I don’t know how all this started yesterday after I posted the daily rant, but I wound up sitting at my desk with a cup of coffee making notes about NFL teams with new starting QBs for the upcoming season. And as is often the case, I focused on the changes that had not made the big splashy headlines like Russell Wilson going to Denver or Deshaun Watson going to Cleveland. At the end of my ruminations, I had a list that comprises 25% of the NFL where the teams are in the following situation:
- Those teams are going to start young QBs who were early first round draft picks that have not lived up to their billing and this might be their final chance to establish themselves as something more than an itinerant backup for the rest of their careers.
There are 8 teams/young QBs in this circumstance. Keeping an eye on their achievements or failures during the course of the 2022 season could be interesting. Let me present you my list of guys to keep an eye out for in alphabetical order:
Sam Darnold – Panthers: The Jets took Darnold with the third overall pick in the 2018 draft; he played college football at USC. The combination of injuries and a bad team around him contributed to a major level of disappointment in his days with the Jets. He started 38 games for NY and the team record in those 38 games was 13-25-0. Darnold was traded to the Panthers last year; he started 11 games in Carolina and the team went 4-7 in those games. His contract is up at the end of the 2022 season, and he will be an unrestricted free agent at that point unless of course the Panthers apply a franchise tag or a transition tag to him. Unless Darnold lights it up this season, he is not likely to get either tag. I think his outlook is bleak because the Panthers’ roster looks more “woebegone” than “robust”.
Justin Fields – Bears: He is sort of an outlier on this list because he has only had a single partial season in the NFL. Nonetheless, he was taken by the Bears with the 11th pick in the 2021 draft – and the Bears traded up to make that selection; he played college football at Ohio State. Fields started 10 games for the Bears last season and the team was 2-8-0 in those games. Moreover, his stats for 2021 are much better described as “marginal” than they are “acceptable”. Fields’ contract is very team friendly at this point and does not expire until the end of the 2024 season. This is not a “make-or-break” year for Fields – unless he figuratively throws up on his shoes – but the Bears and Bears’ fans will want to see significant progress from him. That may be difficult because the Bears’ roster – particularly on offense – looks to be sad.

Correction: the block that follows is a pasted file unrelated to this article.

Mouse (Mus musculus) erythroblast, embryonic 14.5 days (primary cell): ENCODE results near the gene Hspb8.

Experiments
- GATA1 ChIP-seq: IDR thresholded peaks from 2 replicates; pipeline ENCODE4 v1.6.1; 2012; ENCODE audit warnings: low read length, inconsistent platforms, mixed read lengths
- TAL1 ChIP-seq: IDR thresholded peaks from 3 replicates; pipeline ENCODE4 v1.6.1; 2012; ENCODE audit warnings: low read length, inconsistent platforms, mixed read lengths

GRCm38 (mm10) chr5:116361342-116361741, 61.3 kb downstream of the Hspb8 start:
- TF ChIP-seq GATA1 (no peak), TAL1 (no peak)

Jared Goff – Lions: The Rams took Goff with the overall #1 pick in the 2016 draft; he played college football at Cal. Despite having a winning record of 42-27-0 with the Rams, the team traded him to Detroit to acquire Matthew Stafford – – and then proceeded to win the Super Bowl with Stafford at the helm. Goff’s year with the Lions was a less-than-wonderful one where the team went 3-10-1 in his 14 starts. Goff has made the Pro Bowl twice in his career; his contract runs through the end of the 2024 season and the contract calls for him to make about $25M per year over the next three seasons. The guaranteed portions of Goff’s contract appear to be over at the end of the 2022 season, so the Lions could “move on” at the end of 2022 with a minimal dead cap hit. We shall see…
Daniel Jones – Giants: The Giants took Jones with the overall sixth pick in the 2019 draft; he played college football at Duke. He has started 37 games for the Giants over 3 seasons and the team record in those games is 12-25-0. A disturbing stat here is that in those 37 games, Jones has fumbled 36 times. That disturbing stat might be mitigated to some extent by noting that the Giants’ OL has allowed Jones to be sacked 105 times in those 37 starts. The Giants did not exercise the fifth-year option for Jones meaning that his contract expires at the end of the 2022 season, and he will be an unrestricted free agent then – – absent getting one of those “tags”. This is a big year for Daniel Jones.